As the World Changes - By Rauf Naqishbendi

Social, political, and economic changes throughout the world are about to commence. Some think the end of the American Empire is near. On contrary, America will maintain its economic and military supremacy but with a feeble economy. Credit will be tightened resulting in less consumption and slower economic growth.  The jobless rate will increase and will remain high by today’s standard and one that will continue to hold beyond the lifespan of the current generation. As social needs arise, governments throughout the world will be over-burdened with debt resulting in intolerable tax hikes. An already skewed wealth distribution that continues to favor the wealthy will persist. Consequently, we can expect a lower standard of living for the vast majority of people.

This is an analysis rendered independent of major geopolitical negatives. This is not a scenario of gloom and doom, but a new order whereby the artificially high living standard cannot be sustained.  Living on borrowed money will no longer be feasible. Even with minimum defense spending but maintaining current conventional and nuclear arsenals, America’s military supremacy will persist for decades. Economically, America will remain the superpower to the world for as long as the dollar remains in circulation as the preeminent world currency. This is not because America’s economy is fundamentally sound, which it is not. Rather, it is a consequence of the dismal state of the rest of world’s economy.

Notably, America will preserve its supremacy because there is no other country in the world to challenge America militarily or economically. Conventional wisdom has designated China as the likely future economic superpower to the world. This is a misconception. China’s economic progress is owed to the generosity of America for bestowing upon China its own manufacturing base. For China to become an economic superpower, the American economy has to shrink miserably and China’s economy must grow substantially.  Even if this occurs, it wouldn’t happen overnight and will take years if not decades. Nevertheless, Asian nations have some advantage over their western counterparts, due to lower standards of living resulting from lower wages. Additionally, while they are less developed, they have more room for growth than the developed nations. Still, the good news is America will maintain its supremacy, but with a lesser degree of economic power, and less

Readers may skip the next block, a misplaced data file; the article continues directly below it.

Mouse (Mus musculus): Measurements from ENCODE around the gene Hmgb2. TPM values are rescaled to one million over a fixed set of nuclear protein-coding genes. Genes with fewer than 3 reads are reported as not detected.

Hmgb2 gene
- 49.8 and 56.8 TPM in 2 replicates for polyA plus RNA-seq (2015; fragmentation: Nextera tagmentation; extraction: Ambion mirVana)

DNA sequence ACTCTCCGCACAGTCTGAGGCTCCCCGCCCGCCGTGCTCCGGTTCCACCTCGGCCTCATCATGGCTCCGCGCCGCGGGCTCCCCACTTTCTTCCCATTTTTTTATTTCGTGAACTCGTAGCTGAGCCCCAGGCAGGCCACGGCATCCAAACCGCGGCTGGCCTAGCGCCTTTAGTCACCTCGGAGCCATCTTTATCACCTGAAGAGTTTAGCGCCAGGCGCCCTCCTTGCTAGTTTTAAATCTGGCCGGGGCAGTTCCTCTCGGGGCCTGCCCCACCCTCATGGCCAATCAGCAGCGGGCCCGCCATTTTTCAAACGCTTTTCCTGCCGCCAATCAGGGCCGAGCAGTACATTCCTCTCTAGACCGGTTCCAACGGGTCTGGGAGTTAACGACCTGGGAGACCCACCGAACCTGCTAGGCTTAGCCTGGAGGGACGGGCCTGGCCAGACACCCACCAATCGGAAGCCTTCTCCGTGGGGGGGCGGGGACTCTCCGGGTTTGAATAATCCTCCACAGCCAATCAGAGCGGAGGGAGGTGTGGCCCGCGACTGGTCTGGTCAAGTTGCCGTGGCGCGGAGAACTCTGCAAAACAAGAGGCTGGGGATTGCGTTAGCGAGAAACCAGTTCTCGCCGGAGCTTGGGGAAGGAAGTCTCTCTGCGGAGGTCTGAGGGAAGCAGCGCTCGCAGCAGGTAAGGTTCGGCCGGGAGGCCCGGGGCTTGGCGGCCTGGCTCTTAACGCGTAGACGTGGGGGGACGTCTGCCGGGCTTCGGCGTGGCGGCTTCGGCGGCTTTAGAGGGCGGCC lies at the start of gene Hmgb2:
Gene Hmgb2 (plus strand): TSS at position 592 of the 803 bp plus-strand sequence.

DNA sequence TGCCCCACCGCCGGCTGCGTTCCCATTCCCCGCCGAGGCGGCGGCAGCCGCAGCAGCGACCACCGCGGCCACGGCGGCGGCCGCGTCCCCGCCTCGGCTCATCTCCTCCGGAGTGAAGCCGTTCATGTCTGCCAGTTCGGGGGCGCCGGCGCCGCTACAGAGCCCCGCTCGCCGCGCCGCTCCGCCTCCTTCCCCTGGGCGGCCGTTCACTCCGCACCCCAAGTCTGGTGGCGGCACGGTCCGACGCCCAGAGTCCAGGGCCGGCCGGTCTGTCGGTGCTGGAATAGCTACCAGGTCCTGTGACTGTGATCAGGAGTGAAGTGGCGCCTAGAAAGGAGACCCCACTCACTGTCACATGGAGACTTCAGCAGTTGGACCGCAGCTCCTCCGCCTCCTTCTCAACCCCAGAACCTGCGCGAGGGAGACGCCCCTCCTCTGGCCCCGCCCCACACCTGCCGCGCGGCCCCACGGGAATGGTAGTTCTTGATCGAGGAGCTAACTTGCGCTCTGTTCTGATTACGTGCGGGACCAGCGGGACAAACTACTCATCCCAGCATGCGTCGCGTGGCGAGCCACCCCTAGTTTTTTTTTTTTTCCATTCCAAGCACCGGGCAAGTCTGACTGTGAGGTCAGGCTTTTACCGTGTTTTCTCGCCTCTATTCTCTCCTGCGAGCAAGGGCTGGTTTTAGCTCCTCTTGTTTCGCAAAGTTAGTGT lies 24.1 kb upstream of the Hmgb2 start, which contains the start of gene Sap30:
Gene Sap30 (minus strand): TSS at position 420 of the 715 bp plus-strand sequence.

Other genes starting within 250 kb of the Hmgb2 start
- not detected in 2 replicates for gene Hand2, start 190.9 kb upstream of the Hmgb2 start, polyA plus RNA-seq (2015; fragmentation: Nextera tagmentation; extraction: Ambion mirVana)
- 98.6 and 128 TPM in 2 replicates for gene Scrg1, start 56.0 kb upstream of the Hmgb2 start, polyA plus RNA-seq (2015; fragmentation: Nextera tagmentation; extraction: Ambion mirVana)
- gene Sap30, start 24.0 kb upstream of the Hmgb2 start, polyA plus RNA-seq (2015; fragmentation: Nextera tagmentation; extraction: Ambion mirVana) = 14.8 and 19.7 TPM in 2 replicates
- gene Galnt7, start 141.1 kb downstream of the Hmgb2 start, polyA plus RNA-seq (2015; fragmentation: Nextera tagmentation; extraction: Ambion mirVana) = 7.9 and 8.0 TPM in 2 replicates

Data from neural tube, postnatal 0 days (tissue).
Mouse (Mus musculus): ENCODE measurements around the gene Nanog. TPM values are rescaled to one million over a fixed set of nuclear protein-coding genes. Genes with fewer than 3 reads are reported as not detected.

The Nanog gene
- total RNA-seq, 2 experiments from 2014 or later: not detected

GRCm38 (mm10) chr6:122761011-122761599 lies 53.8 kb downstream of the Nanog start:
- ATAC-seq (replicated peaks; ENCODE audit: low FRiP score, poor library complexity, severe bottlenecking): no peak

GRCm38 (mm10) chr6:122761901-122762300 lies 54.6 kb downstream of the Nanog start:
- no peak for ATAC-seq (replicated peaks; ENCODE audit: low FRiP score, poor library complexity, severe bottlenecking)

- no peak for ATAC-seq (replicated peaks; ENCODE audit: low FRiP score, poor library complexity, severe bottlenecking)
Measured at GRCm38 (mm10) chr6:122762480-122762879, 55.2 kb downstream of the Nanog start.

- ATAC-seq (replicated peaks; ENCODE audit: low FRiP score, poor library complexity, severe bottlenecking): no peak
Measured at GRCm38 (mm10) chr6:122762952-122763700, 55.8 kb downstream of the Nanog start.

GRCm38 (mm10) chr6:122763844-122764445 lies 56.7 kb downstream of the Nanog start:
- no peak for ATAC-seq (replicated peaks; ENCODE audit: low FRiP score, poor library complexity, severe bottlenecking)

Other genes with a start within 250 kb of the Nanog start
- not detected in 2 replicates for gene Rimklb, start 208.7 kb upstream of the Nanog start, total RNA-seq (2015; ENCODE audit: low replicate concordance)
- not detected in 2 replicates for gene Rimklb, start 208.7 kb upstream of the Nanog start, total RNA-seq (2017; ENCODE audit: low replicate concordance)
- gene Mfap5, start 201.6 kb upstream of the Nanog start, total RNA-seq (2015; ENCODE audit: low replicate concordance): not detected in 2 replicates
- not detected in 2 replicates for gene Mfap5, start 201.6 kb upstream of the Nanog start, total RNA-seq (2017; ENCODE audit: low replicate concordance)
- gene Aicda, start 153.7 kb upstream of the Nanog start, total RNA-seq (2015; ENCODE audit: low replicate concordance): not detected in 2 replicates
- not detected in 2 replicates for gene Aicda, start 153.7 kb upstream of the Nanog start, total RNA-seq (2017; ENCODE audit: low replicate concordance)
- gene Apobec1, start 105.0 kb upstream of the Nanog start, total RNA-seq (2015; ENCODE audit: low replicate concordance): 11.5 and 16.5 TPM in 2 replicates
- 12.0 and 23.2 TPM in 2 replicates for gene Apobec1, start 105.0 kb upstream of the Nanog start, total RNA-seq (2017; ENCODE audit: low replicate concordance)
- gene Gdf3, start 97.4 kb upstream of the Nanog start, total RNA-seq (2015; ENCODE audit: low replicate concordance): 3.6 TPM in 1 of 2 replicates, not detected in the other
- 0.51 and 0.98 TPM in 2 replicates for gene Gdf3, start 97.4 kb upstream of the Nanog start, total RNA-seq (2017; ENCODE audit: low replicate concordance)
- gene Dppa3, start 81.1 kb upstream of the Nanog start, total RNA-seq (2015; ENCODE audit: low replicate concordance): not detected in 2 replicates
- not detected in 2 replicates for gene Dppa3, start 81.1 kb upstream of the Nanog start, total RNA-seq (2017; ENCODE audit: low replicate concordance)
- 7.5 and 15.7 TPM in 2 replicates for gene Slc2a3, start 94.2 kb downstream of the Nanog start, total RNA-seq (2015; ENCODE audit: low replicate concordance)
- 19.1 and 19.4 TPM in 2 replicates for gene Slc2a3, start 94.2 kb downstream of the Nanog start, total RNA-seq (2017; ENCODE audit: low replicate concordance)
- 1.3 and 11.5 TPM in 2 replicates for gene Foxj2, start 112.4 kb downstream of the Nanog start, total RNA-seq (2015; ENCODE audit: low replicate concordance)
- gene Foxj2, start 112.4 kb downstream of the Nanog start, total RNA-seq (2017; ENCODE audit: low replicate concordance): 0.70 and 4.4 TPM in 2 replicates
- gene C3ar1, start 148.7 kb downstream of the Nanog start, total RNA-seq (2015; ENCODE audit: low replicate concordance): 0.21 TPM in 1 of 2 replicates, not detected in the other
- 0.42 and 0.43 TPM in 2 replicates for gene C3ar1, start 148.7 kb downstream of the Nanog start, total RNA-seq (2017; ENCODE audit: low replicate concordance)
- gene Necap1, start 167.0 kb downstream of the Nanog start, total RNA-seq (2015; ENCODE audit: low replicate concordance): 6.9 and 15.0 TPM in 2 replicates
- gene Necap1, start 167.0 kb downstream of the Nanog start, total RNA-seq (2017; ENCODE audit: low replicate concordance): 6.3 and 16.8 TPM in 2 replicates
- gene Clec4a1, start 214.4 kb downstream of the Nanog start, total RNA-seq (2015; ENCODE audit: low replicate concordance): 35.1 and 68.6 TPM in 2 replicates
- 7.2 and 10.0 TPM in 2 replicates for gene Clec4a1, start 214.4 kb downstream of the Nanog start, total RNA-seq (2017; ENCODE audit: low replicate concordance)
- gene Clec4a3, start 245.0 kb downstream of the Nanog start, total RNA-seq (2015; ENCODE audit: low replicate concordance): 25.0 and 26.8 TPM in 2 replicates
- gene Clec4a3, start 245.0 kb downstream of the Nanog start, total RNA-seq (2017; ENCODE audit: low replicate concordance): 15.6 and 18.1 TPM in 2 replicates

prosperity at home.

  Going forward, the world economy will face less consumption translating into low growth as a consequence of less disposable income, high unemployment, inflation, wage stagnation and tax hikes. Dwindling consumption will lower the demand for consumer goods. The result will be a reduction in the industrial production and an unavoidable reduction in the demand for labor. Unlike several decades ago, the Asian population is now demanding higher standards of living, and that requires more jobs with good wages. At the same time, Asian countries have established solid manufacturing bases taking away jobs from other industrial countries, specifically America as has been the trend for decades.  The bottom line is that the world economy will not be able to produce enough jobs to meet its population demands.